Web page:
Researchers develop printable plastic transistor that ID’s Disease
November 5, 2014
From houses and chocolate to robots and ball gowns – there seems to be no end to the possibilities of 3-D printing. However, don’t throw out your clunky inkjet printer just yet – it may one day be able to help you diagnose your illness!
Researchers at the Catalan Institution for Research and Advanced Studies (ICREA) and the Leibniz Institute for Solid State and Materials Research in Dresden and have engineered printable plastic transistors that can detect pathogens in blood or saliva. In the future, they may be capable of identifying what type of illness you’re suffering from.
The transistor recognises the protein biomarkers of common diseases, switching on only when it has detected them. New Scientist reports that it can be printed with an inkjet printer using a special ink embedded with a common antibody called human immunoglobulin G: ‘This antibody binds to antigens from a number of common viruses, bacteria and fungi. When a disease protein binds to an antibody, it changes the transistor’s electrical properties, altering the voltage level at which it turns on.’ The team tells New Scientist that eventually doctors could print out a sheet of the devices – each equipped with a different disease antigen –and diagnose people almost instantly.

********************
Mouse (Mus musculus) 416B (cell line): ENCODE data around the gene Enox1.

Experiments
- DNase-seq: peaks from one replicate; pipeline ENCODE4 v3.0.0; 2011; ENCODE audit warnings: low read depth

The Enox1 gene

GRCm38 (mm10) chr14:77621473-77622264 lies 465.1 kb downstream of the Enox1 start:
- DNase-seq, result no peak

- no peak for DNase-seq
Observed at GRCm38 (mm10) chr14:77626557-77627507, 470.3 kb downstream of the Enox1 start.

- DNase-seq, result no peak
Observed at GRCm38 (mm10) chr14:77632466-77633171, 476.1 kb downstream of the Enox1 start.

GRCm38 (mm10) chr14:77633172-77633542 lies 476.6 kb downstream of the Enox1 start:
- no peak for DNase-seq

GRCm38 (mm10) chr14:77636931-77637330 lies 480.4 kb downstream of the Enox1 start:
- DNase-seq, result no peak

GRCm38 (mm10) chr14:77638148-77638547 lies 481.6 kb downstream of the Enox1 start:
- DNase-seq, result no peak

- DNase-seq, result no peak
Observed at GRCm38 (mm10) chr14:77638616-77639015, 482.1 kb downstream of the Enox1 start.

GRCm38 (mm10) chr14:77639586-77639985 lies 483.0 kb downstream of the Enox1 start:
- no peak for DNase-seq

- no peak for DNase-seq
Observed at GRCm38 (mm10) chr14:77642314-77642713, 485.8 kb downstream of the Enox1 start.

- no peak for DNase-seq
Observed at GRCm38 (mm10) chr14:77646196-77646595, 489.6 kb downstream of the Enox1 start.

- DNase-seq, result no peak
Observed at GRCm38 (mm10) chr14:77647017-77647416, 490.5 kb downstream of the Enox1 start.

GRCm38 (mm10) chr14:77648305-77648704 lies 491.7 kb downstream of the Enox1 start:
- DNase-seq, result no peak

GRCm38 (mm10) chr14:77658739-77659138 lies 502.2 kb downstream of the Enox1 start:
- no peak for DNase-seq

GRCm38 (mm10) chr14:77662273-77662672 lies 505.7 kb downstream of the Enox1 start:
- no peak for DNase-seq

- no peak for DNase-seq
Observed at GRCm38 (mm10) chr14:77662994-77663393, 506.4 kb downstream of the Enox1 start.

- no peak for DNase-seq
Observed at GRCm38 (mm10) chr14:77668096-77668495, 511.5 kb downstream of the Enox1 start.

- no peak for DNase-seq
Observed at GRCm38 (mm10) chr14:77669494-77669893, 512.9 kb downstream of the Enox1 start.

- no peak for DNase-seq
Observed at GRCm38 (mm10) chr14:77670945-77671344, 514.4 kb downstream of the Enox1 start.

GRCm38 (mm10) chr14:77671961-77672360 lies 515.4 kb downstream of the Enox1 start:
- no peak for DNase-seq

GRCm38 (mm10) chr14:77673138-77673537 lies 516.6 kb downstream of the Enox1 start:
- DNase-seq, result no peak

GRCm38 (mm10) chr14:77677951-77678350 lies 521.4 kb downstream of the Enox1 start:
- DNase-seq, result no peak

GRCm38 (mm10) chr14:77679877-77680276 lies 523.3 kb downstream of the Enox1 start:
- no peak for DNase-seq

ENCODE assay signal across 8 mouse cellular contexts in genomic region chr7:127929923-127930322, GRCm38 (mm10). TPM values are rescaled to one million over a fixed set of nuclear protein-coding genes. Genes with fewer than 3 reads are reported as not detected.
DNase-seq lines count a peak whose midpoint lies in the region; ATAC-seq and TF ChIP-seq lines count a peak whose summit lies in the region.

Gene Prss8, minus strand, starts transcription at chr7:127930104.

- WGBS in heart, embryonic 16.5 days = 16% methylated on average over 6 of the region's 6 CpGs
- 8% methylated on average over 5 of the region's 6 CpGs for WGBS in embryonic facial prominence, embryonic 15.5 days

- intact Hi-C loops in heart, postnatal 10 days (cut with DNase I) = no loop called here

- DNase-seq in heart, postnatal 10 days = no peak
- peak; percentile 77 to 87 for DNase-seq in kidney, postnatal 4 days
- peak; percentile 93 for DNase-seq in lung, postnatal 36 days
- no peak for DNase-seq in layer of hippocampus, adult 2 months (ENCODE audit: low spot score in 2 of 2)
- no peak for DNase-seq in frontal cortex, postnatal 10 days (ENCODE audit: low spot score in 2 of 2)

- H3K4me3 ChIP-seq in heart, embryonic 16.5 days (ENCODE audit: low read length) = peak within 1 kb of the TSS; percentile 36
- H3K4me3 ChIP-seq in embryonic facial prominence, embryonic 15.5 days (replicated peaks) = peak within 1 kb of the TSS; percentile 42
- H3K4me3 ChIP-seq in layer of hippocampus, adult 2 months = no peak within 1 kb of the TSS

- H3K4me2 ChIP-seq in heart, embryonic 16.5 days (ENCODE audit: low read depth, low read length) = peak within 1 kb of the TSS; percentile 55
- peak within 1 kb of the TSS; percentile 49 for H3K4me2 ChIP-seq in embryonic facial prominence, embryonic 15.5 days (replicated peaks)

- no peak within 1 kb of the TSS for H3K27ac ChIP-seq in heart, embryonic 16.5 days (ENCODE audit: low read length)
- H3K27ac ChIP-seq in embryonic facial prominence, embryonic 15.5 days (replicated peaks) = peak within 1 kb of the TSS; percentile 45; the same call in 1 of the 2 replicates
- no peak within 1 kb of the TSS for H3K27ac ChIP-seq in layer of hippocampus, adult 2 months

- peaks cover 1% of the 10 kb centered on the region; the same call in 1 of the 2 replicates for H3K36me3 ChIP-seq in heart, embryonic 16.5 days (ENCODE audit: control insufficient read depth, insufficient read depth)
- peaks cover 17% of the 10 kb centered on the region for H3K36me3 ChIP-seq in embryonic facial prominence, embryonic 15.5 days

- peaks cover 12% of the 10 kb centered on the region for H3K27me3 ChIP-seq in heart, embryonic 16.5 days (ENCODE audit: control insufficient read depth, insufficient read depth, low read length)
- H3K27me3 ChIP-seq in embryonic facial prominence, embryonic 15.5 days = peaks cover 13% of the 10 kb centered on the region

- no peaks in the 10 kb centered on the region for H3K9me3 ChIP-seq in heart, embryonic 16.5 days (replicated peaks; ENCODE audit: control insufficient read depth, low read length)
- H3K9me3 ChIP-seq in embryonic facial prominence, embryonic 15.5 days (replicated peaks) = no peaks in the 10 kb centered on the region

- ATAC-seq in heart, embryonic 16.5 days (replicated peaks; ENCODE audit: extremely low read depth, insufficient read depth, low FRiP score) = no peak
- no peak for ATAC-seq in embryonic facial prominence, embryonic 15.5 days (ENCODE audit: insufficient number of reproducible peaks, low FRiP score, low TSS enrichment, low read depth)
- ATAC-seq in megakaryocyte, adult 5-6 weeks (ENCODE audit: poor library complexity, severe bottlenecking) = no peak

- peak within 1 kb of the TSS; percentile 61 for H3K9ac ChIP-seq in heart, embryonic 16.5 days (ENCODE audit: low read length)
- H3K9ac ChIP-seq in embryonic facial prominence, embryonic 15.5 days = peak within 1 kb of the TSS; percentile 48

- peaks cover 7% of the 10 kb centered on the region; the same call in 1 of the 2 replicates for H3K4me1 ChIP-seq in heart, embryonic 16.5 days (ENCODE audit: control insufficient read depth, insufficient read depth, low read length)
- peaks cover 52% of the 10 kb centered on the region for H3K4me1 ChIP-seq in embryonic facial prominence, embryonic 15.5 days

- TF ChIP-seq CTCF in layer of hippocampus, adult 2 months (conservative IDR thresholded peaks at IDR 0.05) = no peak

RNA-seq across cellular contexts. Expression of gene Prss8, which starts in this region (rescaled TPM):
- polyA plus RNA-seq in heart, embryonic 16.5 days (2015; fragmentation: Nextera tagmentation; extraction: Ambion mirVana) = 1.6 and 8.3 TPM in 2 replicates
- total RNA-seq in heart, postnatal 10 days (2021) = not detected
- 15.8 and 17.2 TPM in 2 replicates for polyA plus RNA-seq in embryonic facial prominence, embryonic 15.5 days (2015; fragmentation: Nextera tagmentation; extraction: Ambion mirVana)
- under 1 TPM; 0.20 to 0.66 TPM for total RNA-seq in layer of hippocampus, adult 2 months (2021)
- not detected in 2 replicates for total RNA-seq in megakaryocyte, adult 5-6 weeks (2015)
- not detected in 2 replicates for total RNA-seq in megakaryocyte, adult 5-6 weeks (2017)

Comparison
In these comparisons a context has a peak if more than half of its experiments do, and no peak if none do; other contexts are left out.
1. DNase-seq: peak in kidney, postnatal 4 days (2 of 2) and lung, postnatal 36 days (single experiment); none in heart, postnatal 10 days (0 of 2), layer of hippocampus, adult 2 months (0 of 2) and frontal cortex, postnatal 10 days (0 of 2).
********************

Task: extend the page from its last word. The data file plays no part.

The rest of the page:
A key aspect of the research, as noted by the Catalan Institute for Nanoscience and Nanotechnology (ICN), is that the scientists explored an interesting alternative to inorganic TFTs (silicon) with organic TFTs (OTFTs). These offer the possibility of mass production by using the conventional printing technology and work with low-cost materials.
Tony Turner, head of the biosensors and bioelectronics centre at Linköping University in Sweden tells New Scientists that he is impressed with the proof of concept but points to potential obstacles. ‘It combines the sophistication of advanced electrochemical biosensors with a simple manufacturing technique,’ he says. ‘Interference due to pH changes in real samples might be a problem for them, but overall, mobile diagnostics for healthcare, food safety and environmental monitoring demands such new generations of inexpensive sensing systems.’
ICN also notes that numerous inherent problems still remain, especially concerning the long-term stability and lack of reliability.